Find the Right Career for You Through Volunteering
Not everyone picks the right college major and slides seamlessly into the field of their dreams. You learn, you evolve and sometimes you find out later on what is your true calling. In this case, volunteering is a great way to gain experience in the field that you aspire to join.
To align your philanthropy with your career goals, first research your desired career. Figure out what the roles and responsibilities are. Then take a few classes to prepare you for those duties.
Volunteering is a great next step to give you more data points to determine if this career is really the best fit for you.
Marie Coreil was retired from a career in academia when she started volunteering as a tour guide and receptionist with Leach Botanical Garden (Portland, Ore.). After noticing that the botanical garden’s newsletter lacked style consistency and included many grammatical errors, Marie soon found a new career goal to become a professional editor. After a volunteering stint coupled with our Professional Sequence in Editing, Marie is now enjoying a second career as a freelance editor.
Volunteering can lead to a new career!
Volunteer Impact: Alexander Lipson
Starting out as a volunteer medical scribe, Alexander Lipson worked with a podiatrist and a chiropractor. As he racked up more hours, Alexander transitioned from a volunteer to an employee and began working with more specialists.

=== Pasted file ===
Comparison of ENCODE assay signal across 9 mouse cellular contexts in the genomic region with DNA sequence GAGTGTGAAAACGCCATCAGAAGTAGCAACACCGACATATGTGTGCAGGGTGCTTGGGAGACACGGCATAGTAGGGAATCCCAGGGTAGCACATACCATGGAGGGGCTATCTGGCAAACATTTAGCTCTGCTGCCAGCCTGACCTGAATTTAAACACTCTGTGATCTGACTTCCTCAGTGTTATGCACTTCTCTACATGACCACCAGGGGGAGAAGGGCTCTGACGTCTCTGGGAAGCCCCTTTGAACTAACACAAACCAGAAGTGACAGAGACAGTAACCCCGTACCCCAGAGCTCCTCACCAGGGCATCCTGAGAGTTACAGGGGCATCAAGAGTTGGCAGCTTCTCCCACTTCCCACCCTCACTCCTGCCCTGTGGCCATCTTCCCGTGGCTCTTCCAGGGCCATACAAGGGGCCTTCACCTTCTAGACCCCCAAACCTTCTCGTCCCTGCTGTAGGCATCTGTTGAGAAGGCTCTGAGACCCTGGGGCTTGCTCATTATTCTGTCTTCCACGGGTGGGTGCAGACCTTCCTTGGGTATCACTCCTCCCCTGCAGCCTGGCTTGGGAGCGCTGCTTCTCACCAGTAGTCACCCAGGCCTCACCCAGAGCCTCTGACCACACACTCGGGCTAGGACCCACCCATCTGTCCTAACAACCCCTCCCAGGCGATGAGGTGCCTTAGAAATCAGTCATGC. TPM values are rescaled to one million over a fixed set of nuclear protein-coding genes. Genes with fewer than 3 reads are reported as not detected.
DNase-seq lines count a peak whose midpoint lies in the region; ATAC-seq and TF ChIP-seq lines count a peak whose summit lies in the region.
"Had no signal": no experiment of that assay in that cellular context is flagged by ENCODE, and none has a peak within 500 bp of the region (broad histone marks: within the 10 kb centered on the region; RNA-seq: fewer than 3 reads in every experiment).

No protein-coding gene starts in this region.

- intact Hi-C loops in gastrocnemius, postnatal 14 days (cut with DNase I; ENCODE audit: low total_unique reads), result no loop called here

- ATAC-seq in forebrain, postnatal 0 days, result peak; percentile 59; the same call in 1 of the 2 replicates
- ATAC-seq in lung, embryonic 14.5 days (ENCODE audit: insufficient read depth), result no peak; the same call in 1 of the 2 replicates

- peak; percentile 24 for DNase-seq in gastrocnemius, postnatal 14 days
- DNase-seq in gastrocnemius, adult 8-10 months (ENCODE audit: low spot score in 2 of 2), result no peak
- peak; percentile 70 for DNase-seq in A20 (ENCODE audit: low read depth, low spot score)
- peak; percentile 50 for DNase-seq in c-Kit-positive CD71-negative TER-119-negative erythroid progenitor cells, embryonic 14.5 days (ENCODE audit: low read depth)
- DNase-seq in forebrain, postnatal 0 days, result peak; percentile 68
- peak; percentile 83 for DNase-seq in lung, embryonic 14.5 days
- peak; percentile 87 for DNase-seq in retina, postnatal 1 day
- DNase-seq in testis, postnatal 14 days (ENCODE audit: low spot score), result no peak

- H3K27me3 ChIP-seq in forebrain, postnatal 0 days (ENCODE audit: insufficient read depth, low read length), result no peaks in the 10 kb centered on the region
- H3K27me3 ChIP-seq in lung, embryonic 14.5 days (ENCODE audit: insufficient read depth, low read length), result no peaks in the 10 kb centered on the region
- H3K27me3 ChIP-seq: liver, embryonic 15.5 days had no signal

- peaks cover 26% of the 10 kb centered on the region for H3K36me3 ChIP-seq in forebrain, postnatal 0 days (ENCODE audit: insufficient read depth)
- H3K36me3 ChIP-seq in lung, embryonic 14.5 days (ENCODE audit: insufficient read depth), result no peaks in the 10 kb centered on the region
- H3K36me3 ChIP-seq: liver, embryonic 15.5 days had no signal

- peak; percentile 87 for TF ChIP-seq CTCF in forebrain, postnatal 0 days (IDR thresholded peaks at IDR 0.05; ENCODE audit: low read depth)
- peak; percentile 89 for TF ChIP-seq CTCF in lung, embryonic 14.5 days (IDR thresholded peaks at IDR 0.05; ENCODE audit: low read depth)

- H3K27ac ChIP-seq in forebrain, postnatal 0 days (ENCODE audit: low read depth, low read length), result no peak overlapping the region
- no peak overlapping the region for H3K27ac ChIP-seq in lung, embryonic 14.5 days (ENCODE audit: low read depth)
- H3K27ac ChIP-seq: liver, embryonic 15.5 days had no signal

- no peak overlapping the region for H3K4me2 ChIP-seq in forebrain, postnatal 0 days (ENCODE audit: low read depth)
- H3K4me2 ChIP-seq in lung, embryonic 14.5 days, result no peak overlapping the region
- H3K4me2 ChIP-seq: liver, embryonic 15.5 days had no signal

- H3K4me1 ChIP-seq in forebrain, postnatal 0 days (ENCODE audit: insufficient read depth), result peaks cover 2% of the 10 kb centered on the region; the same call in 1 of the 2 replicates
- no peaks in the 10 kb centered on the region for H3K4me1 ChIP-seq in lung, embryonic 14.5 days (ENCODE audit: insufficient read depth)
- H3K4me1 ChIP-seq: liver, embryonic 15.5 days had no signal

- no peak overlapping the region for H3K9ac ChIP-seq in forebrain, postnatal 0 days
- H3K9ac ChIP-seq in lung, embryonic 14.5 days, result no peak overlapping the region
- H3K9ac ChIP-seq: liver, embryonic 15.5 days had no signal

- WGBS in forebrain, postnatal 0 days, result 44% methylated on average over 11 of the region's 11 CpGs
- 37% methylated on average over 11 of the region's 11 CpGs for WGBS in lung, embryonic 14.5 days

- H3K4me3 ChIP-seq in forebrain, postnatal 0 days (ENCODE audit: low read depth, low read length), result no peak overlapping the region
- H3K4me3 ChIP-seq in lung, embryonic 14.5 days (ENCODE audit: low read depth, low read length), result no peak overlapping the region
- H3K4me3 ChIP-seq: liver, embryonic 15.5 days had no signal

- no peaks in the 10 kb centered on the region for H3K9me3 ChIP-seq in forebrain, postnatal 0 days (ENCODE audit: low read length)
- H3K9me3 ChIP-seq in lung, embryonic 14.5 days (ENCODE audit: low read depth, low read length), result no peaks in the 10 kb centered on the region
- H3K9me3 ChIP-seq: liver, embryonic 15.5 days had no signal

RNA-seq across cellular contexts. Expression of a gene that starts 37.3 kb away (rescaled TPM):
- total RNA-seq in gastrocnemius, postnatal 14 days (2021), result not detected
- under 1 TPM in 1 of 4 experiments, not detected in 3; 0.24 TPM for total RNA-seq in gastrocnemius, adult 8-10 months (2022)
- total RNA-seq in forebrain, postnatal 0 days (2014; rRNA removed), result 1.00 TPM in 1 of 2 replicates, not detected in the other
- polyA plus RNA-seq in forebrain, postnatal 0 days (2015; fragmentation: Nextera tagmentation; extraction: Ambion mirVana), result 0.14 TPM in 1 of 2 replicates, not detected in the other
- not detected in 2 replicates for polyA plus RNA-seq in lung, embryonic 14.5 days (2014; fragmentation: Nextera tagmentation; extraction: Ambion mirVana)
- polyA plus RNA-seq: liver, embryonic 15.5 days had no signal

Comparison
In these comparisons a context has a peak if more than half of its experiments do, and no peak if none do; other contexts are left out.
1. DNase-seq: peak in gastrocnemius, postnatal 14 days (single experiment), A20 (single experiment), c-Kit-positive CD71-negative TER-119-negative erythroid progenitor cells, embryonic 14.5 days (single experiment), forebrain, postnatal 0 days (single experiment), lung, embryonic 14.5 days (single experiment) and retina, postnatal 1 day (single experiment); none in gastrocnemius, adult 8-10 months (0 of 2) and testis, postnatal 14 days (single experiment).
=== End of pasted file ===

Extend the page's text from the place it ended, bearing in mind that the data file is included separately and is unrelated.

Meet Your New Co-Workers
Growing your professional network is another great side benefit to your volunteer gig. It doesn’t have to be super formal, either. There are Meetup groups specifically geared toward regional and interest-based people looking to meet other philanthropic-minded people.
Volunteer Impact: Sandeep Gandhi
“I had also been volunteering as a financial literacy instructor at Narika’s Self-Empowerment and Economic Development (SEED) Program, which is a local nonprofit organization, and realized I could add a lot more value to the participants if I had a broader knowledge of personal financial planning than just the investing piece.” — Sandeep Gandhi
With so many options available for volunteering, where do you start your search?
One terrific clearinghouse to find a volunteer gig in your desired field is the CNCS website Serve.Gov. You can search for volunteer opportunities in your locale and in specific categories such as tax help, graphic design or data analysis.
VolunteerMatch is a nonprofit that posts lots of unpaid positions, mostly specializing in web services.
United Way is a charitable behemoth, and it organizes a wide variety of volunteering opportunities on its website. There are career benefits to aligning yourself with such a large organization: The name recognition that United Way has in the philanthropic market is easily transferable across disciplines and regions.
Perhaps it’s a bit ironic that you have to do research and prepare yourself for a job that is not going to pay you money. Remember, however, that you’re angling for a later payoff (and doing good, now!). And even though you’ll be doing extra work with your income-producing job and your new volunteer side gig, know that you are making yourself more attractive to future employers.
Volunteer Impact: Julie Hooper
“I got my position in clinical research at UCSF by volunteering for nine months before getting hired on.” — Julie Hooper